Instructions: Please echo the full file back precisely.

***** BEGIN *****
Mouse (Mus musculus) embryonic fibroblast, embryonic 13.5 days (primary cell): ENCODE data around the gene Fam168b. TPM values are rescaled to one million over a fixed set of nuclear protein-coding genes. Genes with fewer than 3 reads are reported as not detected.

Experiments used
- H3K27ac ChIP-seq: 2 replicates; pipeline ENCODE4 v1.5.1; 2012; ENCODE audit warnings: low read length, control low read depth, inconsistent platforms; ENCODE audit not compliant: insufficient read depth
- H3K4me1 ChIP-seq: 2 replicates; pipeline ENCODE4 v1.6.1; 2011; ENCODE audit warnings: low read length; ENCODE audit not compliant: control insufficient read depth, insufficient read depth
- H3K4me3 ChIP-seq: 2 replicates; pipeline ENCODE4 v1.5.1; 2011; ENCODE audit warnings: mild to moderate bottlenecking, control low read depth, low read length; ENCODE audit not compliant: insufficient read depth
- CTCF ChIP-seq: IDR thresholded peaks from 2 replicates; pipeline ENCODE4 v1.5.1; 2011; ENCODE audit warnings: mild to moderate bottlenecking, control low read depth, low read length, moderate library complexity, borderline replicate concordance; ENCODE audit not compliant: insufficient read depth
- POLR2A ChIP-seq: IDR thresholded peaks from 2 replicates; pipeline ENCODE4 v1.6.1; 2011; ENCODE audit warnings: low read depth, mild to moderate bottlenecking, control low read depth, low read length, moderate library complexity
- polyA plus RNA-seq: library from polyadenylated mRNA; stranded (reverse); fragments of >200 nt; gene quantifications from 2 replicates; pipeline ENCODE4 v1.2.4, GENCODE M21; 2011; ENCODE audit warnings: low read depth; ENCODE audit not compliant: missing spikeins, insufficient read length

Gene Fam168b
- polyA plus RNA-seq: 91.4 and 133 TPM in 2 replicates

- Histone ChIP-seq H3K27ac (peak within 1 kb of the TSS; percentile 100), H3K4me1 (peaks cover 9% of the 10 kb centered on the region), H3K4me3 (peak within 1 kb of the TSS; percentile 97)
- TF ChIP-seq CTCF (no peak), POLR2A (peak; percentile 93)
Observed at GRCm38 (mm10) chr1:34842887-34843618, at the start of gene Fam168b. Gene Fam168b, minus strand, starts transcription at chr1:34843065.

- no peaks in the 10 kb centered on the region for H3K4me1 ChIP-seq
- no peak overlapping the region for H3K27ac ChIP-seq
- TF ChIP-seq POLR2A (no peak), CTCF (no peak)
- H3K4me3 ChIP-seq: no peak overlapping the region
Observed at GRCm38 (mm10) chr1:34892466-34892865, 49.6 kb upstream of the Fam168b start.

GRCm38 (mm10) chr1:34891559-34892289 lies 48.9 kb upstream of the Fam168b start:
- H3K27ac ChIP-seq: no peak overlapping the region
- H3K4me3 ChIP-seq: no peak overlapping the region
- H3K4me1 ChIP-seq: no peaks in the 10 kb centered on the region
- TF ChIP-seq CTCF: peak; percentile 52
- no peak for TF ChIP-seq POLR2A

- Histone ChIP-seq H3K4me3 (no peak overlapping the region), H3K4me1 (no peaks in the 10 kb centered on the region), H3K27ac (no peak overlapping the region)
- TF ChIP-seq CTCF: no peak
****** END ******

Mouse (Mus musculus) embryonic fibroblast, embryonic 13.5 days (primary cell): ENCODE data around the gene Fam168b. TPM values are rescaled to one million over a fixed set of nuclear protein-coding genes. Genes with fewer than 3 reads are reported as not detected.

Experiments used
- H3K27ac ChIP-seq: 2 replicates; pipeline ENCODE4 v1.5.1; 2012; ENCODE audit warnings: low read length, control low read depth, inconsistent platforms; ENCODE audit not compliant: insufficient read depth
- H3K4me1 ChIP-seq: 2 replicates; pipeline ENCODE4 v1.6.1; 2011; ENCODE audit warnings: low read length; ENCODE audit not compliant: control insufficient read depth, insufficient read depth
- H3K4me3 ChIP-seq: 2 replicates; pipeline ENCODE4 v1.5.1; 2011; ENCODE audit warnings: mild to moderate bottlenecking, control low read depth, low read length; ENCODE audit not compliant: insufficient read depth
- CTCF ChIP-seq: IDR thresholded peaks from 2 replicates; pipeline ENCODE4 v1.5.1; 2011; ENCODE audit warnings: mild to moderate bottlenecking, control low read depth, low read length, moderate library complexity, borderline replicate concordance; ENCODE audit not compliant: insufficient read depth
- POLR2A ChIP-seq: IDR thresholded peaks from 2 replicates; pipeline ENCODE4 v1.6.1; 2011; ENCODE audit warnings: low read depth, mild to moderate bottlenecking, control low read depth, low read length, moderate library complexity
- polyA plus RNA-seq: library from polyadenylated mRNA; stranded (reverse); fragments of >200 nt; gene quantifications from 2 replicates; pipeline ENCODE4 v1.2.4, GENCODE M21; 2011; ENCODE audit warnings: low read depth; ENCODE audit not compliant: missing spikeins, insufficient read length

Gene Fam168b
- polyA plus RNA-seq: 91.4 and 133 TPM in 2 replicates

- Histone ChIP-seq H3K27ac (peak within 1 kb of the TSS; percentile 100), H3K4me1 (peaks cover 9% of the 10 kb centered on the region), H3K4me3 (peak within 1 kb of the TSS; percentile 97)
- TF ChIP-seq CTCF (no peak), POLR2A (peak; percentile 93)
Observed at GRCm38 (mm10) chr1:34842887-34843618, at the start of gene Fam168b. Gene Fam168b, minus strand, starts transcription at chr1:34843065.

- no peaks in the 10 kb centered on the region for H3K4me1 ChIP-seq
- no peak overlapping the region for H3K27ac ChIP-seq
- TF ChIP-seq POLR2A (no peak), CTCF (no peak)
- H3K4me3 ChIP-seq: no peak overlapping the region
Observed at GRCm38 (mm10) chr1:34892466-34892865, 49.6 kb upstream of the Fam168b start.

GRCm38 (mm10) chr1:34891559-34892289 lies 48.9 kb upstream of the Fam168b start:
- H3K27ac ChIP-seq: no peak overlapping the region
- H3K4me3 ChIP-seq: no peak overlapping the region
- H3K4me1 ChIP-seq: no peaks in the 10 kb centered on the region
- TF ChIP-seq CTCF: peak; percentile 52
- no peak for TF ChIP-seq POLR2A

- Histone ChIP-seq H3K4me3 (no peak overlapping the region), H3K4me1 (no peaks in the 10 kb centered on the region), H3K27ac (no peak overlapping the region)
- TF ChIP-seq CTCF: no peak